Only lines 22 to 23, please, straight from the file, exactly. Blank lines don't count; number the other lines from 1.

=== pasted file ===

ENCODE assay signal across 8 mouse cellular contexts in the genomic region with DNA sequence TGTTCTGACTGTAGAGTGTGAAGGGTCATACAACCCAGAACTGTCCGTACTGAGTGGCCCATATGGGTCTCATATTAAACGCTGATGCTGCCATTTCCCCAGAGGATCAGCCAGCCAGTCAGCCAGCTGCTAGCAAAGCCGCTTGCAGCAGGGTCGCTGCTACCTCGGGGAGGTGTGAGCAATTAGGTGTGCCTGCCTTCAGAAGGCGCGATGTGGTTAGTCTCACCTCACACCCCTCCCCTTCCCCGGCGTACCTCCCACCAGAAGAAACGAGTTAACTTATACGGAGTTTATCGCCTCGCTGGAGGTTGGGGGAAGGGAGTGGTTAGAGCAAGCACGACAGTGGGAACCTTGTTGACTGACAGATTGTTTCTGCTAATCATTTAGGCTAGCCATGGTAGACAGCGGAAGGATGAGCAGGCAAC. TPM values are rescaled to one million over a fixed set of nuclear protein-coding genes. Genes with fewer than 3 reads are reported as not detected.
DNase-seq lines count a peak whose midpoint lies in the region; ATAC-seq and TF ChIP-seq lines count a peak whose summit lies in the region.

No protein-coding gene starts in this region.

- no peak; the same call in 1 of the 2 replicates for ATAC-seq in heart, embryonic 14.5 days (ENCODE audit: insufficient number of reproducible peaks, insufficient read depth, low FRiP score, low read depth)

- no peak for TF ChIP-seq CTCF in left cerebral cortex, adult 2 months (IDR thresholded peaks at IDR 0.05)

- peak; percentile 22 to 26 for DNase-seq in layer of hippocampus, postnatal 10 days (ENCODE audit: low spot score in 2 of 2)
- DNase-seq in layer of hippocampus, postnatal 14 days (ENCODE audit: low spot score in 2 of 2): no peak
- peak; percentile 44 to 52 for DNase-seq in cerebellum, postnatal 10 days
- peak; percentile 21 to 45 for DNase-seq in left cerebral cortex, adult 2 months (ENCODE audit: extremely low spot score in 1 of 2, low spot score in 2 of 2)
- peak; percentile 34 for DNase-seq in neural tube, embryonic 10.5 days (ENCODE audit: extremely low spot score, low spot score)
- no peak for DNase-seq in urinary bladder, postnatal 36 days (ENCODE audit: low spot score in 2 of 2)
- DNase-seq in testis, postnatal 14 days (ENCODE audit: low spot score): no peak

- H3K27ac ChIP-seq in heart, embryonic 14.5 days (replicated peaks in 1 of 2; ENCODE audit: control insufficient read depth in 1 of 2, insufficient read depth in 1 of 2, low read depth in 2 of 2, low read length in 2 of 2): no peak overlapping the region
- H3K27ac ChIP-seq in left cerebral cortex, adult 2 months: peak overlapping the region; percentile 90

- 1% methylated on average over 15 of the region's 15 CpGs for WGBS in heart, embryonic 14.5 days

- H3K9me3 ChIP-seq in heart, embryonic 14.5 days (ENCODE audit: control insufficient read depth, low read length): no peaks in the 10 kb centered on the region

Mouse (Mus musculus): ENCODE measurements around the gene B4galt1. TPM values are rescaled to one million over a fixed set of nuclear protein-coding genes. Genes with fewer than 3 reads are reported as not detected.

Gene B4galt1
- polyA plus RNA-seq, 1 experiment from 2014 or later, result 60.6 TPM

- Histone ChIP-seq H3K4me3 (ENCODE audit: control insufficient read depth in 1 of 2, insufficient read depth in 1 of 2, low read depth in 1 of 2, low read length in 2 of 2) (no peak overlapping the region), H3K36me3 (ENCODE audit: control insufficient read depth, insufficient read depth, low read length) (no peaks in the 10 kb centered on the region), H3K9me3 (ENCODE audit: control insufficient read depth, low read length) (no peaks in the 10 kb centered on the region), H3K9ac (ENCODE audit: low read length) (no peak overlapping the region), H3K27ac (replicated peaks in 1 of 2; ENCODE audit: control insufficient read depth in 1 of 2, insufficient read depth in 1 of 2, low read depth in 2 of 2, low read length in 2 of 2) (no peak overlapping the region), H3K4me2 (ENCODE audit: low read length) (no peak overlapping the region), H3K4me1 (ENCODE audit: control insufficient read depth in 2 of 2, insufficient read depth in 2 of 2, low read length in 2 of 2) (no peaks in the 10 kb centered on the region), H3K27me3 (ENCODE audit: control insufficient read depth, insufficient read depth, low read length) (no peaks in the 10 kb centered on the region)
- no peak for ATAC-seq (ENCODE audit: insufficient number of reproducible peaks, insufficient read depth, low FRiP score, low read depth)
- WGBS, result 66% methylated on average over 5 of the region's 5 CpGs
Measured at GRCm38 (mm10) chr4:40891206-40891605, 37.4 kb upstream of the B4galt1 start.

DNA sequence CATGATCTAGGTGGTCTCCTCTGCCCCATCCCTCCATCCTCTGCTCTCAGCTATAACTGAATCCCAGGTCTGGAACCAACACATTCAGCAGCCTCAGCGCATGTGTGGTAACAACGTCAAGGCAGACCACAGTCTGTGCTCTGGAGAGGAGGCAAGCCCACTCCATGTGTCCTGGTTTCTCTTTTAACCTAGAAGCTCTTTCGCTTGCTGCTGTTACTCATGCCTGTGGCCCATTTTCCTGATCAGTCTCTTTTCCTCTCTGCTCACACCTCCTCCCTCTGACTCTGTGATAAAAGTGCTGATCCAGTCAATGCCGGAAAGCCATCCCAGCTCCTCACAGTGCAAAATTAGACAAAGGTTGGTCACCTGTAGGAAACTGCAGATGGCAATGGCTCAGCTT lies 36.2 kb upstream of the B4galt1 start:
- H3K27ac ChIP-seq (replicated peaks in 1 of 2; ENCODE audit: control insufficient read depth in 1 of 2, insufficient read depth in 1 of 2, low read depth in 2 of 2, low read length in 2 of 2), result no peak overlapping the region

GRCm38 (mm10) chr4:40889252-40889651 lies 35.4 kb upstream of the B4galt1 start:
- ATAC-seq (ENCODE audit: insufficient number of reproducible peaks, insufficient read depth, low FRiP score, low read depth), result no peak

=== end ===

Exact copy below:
- WGBS, result 66% methylated on average over 5 of the region's 5 CpGs
Measured at GRCm38 (mm10) chr4:40891206-40891605, 37.4 kb upstream of the B4galt1 start.